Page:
Der Spiegel has an interesting piece on “Red Tourism” in China:
The Chinese government has dubbed this “red tourism,” and it is meant as a response to its people’s identity crisis, to a certain sense of emptiness and alienation. What exactly should people in China believe in these days? Who is really still interested in ideology? Taking a proactive approach to these questions, the Communist Party decided to put its own history on stage to create reminders of the revolution in various places around the country — and to make clear to all Chinese citizens who made their country great. The government has also set up a “National Coordination Group for Red Tourism” and convened “Conferences for Red Tourism” that have even been attended by a member of the Politburo.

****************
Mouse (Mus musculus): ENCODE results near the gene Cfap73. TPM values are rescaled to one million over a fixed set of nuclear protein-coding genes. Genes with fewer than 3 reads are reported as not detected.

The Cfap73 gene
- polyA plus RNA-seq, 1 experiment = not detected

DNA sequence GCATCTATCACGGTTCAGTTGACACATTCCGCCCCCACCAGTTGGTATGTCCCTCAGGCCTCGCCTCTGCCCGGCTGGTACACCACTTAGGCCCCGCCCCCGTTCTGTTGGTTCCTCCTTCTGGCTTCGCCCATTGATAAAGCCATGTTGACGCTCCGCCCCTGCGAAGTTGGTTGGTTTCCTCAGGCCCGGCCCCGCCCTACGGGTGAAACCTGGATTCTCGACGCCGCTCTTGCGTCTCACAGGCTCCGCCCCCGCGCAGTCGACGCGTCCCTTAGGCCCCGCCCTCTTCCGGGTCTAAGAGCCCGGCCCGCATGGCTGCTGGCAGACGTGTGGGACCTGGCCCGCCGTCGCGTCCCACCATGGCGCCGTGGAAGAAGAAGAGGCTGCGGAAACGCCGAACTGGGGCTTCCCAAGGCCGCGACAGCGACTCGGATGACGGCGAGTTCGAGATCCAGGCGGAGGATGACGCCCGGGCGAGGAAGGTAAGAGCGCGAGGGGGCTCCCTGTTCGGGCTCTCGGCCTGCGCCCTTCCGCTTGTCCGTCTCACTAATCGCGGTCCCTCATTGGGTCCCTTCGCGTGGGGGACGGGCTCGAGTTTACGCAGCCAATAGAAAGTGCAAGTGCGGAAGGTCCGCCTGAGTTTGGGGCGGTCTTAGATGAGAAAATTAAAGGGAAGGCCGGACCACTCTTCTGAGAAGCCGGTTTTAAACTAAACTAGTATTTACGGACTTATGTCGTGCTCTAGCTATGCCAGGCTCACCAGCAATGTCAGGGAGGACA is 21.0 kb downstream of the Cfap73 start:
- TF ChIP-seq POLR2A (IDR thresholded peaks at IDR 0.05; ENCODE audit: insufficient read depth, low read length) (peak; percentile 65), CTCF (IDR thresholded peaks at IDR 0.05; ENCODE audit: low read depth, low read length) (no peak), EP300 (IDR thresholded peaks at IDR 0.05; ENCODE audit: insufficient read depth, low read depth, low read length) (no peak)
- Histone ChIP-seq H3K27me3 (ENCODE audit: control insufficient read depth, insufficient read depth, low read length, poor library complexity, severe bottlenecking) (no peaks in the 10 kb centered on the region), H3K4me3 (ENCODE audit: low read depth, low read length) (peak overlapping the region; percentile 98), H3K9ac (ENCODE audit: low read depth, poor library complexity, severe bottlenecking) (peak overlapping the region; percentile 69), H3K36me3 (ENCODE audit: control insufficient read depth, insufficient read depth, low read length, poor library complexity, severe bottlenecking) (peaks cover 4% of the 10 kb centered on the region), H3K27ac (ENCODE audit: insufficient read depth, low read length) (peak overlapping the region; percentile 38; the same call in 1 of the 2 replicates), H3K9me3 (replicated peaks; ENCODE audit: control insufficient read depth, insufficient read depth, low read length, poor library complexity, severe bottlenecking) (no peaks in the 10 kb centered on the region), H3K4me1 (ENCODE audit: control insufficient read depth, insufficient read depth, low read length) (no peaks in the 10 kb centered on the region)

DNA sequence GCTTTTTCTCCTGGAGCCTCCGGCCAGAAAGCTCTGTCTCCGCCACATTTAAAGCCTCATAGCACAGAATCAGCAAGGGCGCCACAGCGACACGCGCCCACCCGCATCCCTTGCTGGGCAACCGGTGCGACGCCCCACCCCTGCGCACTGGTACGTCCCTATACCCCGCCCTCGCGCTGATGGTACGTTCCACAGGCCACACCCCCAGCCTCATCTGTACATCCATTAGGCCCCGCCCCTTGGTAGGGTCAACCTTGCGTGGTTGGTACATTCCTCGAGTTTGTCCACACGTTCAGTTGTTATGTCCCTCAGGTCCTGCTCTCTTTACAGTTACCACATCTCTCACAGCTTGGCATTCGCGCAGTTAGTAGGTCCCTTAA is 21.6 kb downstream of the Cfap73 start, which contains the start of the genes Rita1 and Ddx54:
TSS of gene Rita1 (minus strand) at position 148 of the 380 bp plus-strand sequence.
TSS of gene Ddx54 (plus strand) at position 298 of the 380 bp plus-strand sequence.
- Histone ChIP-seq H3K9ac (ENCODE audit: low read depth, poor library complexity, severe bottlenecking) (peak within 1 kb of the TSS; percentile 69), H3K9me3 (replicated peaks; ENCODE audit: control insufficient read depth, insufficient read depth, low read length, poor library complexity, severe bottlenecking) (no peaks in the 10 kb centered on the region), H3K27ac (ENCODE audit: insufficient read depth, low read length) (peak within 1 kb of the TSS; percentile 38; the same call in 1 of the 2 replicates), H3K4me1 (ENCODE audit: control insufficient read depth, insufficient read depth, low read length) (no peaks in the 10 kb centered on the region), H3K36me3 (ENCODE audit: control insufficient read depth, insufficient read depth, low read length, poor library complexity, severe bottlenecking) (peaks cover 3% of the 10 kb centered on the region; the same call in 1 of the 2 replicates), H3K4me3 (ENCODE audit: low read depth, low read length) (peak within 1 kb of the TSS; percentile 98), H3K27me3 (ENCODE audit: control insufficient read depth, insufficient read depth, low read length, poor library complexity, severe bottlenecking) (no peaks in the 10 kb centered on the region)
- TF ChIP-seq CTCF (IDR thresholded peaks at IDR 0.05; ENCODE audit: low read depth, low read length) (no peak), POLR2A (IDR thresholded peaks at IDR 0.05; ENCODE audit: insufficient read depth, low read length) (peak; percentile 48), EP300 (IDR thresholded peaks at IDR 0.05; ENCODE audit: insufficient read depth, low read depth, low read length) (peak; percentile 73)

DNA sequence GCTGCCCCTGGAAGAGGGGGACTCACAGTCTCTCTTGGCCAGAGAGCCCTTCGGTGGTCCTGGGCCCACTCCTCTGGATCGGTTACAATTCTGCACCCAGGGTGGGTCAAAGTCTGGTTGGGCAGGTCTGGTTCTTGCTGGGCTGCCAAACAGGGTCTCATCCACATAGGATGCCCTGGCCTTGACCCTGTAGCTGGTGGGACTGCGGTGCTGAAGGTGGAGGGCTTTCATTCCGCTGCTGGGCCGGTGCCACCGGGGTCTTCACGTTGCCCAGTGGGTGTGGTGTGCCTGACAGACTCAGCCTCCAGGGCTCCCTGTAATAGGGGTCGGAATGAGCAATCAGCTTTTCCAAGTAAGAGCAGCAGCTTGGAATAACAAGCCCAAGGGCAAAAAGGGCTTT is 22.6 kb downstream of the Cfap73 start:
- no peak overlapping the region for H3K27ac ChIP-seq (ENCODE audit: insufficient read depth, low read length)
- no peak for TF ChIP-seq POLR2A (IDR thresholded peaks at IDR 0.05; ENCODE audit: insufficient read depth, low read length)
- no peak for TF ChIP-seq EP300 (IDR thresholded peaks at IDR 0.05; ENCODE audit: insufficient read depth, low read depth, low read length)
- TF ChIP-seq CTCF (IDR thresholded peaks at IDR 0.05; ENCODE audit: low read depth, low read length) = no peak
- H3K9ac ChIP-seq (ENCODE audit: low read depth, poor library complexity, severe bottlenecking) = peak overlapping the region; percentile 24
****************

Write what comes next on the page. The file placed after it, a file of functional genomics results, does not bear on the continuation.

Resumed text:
All this revolutionary education certainly benefits the country’s economy. According to the party’s newspaper, “red tourism” has created millions of jobs and built thousands of kilometers of highway and several new airports. Soon Chinese patriots will even be able to fly to the spot in the desert where China tested its first nuclear bomb in 1964.
How one actor prepares for his role as Mao:
Actor Wu Yongtang earns 10,000 yuan, or about €1,200, each month for his performances as Mao, as well as a bonus for performing every day. Wu wouldn’t be easy to replace, and a limited resource brings in a higher price — even here on the Mao market. But Wu doesn’t really like to talk about money. Instead he explains that Mao appears in his dreams and interprets this as meaning “he wants me to play him.”
Before finding the role of his life, Wu had only worked as a driver, first in the army and then for a factory. He beat out two other applicants for the Mao role at the first interview because they were both barely 1.7 meters (5 foot 7 inches) tall, or too short to play Mao, who was 1.8 meters tall.